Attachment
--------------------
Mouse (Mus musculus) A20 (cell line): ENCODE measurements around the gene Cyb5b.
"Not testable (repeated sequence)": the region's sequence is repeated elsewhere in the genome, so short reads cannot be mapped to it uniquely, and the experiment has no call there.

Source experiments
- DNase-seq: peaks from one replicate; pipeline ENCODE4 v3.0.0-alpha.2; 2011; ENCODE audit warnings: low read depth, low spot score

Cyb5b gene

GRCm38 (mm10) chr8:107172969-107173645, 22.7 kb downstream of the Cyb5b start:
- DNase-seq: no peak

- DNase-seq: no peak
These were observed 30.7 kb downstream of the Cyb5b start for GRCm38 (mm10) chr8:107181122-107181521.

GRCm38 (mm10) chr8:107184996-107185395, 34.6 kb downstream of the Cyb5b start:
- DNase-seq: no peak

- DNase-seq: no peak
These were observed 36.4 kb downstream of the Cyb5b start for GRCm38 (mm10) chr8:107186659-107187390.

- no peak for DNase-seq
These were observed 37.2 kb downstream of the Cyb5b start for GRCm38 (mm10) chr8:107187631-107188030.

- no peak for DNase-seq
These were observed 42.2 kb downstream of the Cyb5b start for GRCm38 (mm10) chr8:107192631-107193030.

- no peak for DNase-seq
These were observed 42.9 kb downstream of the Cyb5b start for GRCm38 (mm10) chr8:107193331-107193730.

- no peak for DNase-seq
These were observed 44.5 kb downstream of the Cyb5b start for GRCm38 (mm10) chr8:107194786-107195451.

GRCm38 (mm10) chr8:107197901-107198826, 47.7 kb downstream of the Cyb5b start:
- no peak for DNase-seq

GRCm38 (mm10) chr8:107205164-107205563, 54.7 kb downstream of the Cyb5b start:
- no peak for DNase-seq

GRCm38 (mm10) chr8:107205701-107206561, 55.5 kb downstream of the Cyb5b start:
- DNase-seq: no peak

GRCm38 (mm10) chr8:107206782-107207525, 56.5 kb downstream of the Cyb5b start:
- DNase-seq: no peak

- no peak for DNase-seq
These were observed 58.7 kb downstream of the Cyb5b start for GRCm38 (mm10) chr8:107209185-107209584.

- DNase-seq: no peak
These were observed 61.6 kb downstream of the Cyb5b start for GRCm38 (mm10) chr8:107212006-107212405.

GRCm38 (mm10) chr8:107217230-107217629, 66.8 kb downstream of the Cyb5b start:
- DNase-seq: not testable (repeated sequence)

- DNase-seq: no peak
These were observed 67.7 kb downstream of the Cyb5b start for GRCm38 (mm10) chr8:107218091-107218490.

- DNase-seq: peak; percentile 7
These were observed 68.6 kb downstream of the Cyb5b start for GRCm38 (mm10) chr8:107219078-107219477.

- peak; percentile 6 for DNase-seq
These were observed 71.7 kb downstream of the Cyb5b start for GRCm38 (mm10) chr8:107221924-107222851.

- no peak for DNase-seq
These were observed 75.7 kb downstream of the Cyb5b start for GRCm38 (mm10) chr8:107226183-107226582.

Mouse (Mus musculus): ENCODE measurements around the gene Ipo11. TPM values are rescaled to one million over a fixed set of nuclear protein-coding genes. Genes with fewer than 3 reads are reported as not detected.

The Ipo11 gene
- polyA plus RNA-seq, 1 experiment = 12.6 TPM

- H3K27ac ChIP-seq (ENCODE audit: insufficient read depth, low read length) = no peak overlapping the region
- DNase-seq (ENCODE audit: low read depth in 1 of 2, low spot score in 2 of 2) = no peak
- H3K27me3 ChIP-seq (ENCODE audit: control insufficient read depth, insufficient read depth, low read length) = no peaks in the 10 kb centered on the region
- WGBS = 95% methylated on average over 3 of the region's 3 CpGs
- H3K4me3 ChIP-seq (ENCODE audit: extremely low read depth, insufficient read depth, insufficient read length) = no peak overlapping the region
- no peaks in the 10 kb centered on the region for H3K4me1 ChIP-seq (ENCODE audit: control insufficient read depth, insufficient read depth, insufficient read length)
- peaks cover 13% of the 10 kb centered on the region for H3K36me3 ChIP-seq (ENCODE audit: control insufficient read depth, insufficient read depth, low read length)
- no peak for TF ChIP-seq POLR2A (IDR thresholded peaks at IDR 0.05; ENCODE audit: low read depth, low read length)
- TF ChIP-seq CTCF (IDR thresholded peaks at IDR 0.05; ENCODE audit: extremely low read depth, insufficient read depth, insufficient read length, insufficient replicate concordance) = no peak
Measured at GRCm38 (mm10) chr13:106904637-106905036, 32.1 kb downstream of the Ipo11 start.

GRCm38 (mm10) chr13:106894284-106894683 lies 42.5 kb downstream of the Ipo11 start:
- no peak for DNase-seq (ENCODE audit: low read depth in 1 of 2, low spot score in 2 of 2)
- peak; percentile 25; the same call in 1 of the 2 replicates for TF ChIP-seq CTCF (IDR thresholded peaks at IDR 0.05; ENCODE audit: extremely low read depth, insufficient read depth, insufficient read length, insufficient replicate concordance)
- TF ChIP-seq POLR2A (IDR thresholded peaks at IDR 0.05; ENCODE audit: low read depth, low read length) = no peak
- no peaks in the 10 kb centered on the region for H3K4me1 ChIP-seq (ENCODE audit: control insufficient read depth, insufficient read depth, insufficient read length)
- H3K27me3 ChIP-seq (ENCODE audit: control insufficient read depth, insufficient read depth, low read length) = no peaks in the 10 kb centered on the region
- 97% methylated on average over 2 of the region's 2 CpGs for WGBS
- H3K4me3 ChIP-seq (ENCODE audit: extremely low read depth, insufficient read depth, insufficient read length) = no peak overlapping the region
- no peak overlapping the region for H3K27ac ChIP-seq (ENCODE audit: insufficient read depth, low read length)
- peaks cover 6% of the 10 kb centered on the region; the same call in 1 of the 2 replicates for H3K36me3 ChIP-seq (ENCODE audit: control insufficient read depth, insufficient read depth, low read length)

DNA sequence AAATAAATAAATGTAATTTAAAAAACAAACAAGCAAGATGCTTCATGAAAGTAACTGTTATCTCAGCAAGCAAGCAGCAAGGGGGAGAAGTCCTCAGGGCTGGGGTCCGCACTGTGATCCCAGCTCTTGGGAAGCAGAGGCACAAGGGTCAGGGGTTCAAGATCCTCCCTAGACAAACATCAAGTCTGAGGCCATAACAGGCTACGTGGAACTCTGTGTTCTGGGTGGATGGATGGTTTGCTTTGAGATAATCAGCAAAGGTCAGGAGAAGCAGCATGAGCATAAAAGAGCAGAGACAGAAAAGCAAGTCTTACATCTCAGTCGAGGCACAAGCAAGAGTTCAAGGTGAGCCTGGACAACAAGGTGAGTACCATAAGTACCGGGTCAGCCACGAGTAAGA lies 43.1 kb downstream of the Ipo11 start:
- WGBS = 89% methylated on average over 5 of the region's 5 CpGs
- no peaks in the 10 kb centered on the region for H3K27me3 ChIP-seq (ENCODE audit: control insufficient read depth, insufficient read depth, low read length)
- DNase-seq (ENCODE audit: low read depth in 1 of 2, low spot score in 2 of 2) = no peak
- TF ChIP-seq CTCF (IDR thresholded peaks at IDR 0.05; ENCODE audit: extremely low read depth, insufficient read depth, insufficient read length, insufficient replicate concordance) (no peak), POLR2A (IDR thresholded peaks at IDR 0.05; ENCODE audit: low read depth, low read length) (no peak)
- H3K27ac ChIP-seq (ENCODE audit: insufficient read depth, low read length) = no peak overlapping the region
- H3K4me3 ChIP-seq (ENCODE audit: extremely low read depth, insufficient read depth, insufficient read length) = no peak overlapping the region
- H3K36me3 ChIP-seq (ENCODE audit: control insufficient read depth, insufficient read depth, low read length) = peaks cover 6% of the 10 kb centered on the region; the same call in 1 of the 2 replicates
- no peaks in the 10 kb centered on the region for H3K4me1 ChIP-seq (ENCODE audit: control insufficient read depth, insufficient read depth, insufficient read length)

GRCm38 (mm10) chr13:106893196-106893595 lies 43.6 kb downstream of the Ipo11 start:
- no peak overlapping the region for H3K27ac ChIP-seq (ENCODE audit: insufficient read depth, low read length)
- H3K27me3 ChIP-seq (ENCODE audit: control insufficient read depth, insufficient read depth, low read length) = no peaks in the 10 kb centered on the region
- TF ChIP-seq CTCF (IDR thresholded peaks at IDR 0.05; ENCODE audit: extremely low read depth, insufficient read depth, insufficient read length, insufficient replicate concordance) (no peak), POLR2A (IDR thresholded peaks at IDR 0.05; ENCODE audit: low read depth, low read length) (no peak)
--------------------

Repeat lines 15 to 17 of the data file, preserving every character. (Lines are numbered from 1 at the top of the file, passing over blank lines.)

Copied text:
These were observed 37.2 kb downstream of the Cyb5b start for GRCm38 (mm10) chr8:107187631-107188030.

- no peak for DNase-seq
These were observed 42.2 kb downstream of the Cyb5b start for GRCm38 (mm10) chr8:107192631-107193030.